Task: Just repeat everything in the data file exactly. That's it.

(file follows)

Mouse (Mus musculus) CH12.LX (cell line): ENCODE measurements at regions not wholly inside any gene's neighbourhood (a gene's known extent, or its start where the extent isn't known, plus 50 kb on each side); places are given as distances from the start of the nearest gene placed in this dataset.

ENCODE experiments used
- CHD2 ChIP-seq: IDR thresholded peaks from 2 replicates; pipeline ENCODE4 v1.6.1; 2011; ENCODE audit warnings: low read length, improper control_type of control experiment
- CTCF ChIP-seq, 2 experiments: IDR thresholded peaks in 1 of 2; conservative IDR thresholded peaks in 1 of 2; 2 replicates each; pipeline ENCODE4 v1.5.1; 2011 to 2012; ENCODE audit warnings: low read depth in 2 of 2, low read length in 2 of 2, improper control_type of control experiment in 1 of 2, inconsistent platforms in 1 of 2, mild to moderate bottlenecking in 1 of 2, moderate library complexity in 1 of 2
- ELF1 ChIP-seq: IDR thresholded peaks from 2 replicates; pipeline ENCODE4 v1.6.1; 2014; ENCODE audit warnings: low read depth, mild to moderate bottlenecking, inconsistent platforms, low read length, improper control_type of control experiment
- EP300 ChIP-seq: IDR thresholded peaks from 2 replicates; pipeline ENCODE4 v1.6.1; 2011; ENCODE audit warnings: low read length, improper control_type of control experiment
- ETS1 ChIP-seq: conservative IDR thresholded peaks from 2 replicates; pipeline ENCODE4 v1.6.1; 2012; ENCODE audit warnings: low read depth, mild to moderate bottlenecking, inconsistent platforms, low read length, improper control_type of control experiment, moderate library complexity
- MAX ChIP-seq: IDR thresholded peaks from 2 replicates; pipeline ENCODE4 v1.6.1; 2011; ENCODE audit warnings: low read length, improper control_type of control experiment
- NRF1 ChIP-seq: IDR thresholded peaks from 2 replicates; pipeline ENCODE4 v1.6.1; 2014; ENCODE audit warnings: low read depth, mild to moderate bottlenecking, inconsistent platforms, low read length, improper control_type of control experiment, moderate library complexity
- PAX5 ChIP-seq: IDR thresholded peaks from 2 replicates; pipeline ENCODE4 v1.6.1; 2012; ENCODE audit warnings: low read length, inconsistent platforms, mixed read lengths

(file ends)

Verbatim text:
Mouse (Mus musculus) CH12.LX (cell line): ENCODE measurements at regions not wholly inside any gene's neighbourhood (a gene's known extent, or its start where the extent isn't known, plus 50 kb on each side); places are given as distances from the start of the nearest gene placed in this dataset.

ENCODE experiments used
- CHD2 ChIP-seq: IDR thresholded peaks from 2 replicates; pipeline ENCODE4 v1.6.1; 2011; ENCODE audit warnings: low read length, improper control_type of control experiment
- CTCF ChIP-seq, 2 experiments: IDR thresholded peaks in 1 of 2; conservative IDR thresholded peaks in 1 of 2; 2 replicates each; pipeline ENCODE4 v1.5.1; 2011 to 2012; ENCODE audit warnings: low read depth in 2 of 2, low read length in 2 of 2, improper control_type of control experiment in 1 of 2, inconsistent platforms in 1 of 2, mild to moderate bottlenecking in 1 of 2, moderate library complexity in 1 of 2
- ELF1 ChIP-seq: IDR thresholded peaks from 2 replicates; pipeline ENCODE4 v1.6.1; 2014; ENCODE audit warnings: low read depth, mild to moderate bottlenecking, inconsistent platforms, low read length, improper control_type of control experiment
- EP300 ChIP-seq: IDR thresholded peaks from 2 replicates; pipeline ENCODE4 v1.6.1; 2011; ENCODE audit warnings: low read length, improper control_type of control experiment
- ETS1 ChIP-seq: conservative IDR thresholded peaks from 2 replicates; pipeline ENCODE4 v1.6.1; 2012; ENCODE audit warnings: low read depth, mild to moderate bottlenecking, inconsistent platforms, low read length, improper control_type of control experiment, moderate library complexity
- MAX ChIP-seq: IDR thresholded peaks from 2 replicates; pipeline ENCODE4 v1.6.1; 2011; ENCODE audit warnings: low read length, improper control_type of control experiment
- NRF1 ChIP-seq: IDR thresholded peaks from 2 replicates; pipeline ENCODE4 v1.6.1; 2014; ENCODE audit warnings: low read depth, mild to moderate bottlenecking, inconsistent platforms, low read length, improper control_type of control experiment, moderate library complexity
- PAX5 ChIP-seq: IDR thresholded peaks from 2 replicates; pipeline ENCODE4 v1.6.1; 2012; ENCODE audit warnings: low read length, inconsistent platforms, mixed read lengths